Standard Language and Terminology for ASPs:

For use in ASPs depending upon relevance and applicability to the specific experiments.

Study Objectives

Please write this Section, or a portion thereof, in non-technical language that can be understood by our community/non-medical representative on the ACUC.

Example from an approved protocols:

In the United States, approximately half of all patients diagnosed with cancer will require radiation treatment. While radiation therapy can control the growth of some types of human cancers, often normal tissues within the radiation treatment field can be damaged resulting in inflammation or dysfunction. Radiation-induced mucositis, or inflammation and loss of the lining of an organ, causes both functional consequences and in some instances can lead to the need for feeding tubes or hospitalization. Various organs of the body have differing sensitivities to radiation-induced mucositis, but the esophagus, mouth, bowel and rectal mucositis are among the frequently observed clinically. There is a definite need to identify agents that can prevent this inflammation and mucositis to allow chemotherapy and radiation to be given with less side effects. Hepatocellular carcinoma (HCC) is one of the most frequent neoplasms worldwide, with over four hundred thousand new cases and almost as many deaths each year. Hepatocarcinogenesis in humans, like most non-hereditary cancers, is a slow process. The emergence of HCC occurs following the appearance of a series of preneoplastic liver lesions and coincides with accumulation of irreversible alterations in a number of genes and chromosomes. Although much is known about both the cellular changes that lead to HCC and the etiological agents responsible for the majority of HCC, the molecular pathogenesis of HCC, in particular the sequence of genetic alterations that drive the development of liver neoplasm, is not understood.

Statistical terminology

Language from the Guide: Justification of the species and number of animals requested and whenever possible, the number of animals requested should be justified statistically.

Example from ARAC suggested language:

The total number of animals described in this section is the minimum number of animals required to test the hypotheses of this ASP and may be based on scientific experience, professional judgment, the relevant literature, and, where appropriate, statistical analysis.

Suggested examples:

Numbers of animals in each group are determined based upon previous studies conducted by this laboratory (cite references), which allow for statistically valid comparisons. Numbers of animals in each group are determined based upon previous studies conducted by this laboratory (cite references), which account for the variability around the point estimates and allow for statistically valid comparisons. Numbers of animals in each group are determined based upon previous studies conducted by this laboratory (cite references), which allow determination of statistically significant differences (p < .05).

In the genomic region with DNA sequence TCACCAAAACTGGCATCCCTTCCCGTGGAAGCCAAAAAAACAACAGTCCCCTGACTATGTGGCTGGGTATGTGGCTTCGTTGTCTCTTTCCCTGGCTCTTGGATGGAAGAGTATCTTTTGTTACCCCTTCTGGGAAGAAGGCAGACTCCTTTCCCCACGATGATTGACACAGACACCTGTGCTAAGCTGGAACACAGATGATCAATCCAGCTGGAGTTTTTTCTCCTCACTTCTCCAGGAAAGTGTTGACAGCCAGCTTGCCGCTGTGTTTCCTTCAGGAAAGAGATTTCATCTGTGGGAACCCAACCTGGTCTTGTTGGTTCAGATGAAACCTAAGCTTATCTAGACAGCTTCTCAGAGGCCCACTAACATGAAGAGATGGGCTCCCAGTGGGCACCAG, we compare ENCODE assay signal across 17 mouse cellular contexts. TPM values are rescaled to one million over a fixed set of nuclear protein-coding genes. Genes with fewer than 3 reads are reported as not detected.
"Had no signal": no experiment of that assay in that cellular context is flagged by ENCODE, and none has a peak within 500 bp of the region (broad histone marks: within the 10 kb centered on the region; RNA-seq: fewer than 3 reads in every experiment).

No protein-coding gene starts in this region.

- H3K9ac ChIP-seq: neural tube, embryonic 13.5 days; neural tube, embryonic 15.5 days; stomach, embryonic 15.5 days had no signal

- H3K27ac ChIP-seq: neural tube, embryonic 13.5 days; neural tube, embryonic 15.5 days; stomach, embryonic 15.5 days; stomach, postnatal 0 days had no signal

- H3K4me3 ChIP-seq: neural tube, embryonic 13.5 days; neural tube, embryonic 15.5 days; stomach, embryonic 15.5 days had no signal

Examples from an approved NCI protocol:

To test toxicity of oral tempol, we will include 8 mice per dose level as this is the minimum number of mice that will allow us to determine reproducibility and maximum tolerated dose of oral tempol. We will use 10 animals per treatment group with the combination of radiation and to obtain the appropriate level of statistical significance for the radioprotection assays (combined tempol and radiation).

Language and Terminology for Humane Endpoints

Examples:

Any animal experiencing rapid weight loss, debilitating diarrhea, rough hair coat, hunched posture, labored breathing, lethargy, persistent recumbence, jaundice, anemia, significantly abnormal neurological signs, bleeding from any orifice, self-induced trauma, impaired mobility, or has difficulty obtaining food or water will be euthanized. Animals will be euthanized at the time of tumor observation and/or measurement if it is expected that the tumor size will be at 20 mm, in any dimension, at the time of the next scheduled tumor measurement. Animals with a tumor that is necrotic, has cutaneous ulceration or multiple tumors that weigh in total more than 10% of the animal's body weight will be euthanized. Exceptions to these endpoints may be reviewed on a case-by-case basis.

Example of multiple tumors weighing more than 10% of body weight:

A 20g mouse has 3 tumors, each with an average diameter of 1cm each. The estimated total weight of these tumors is 1x1x1 = 3g, which is over 10% of its body weight.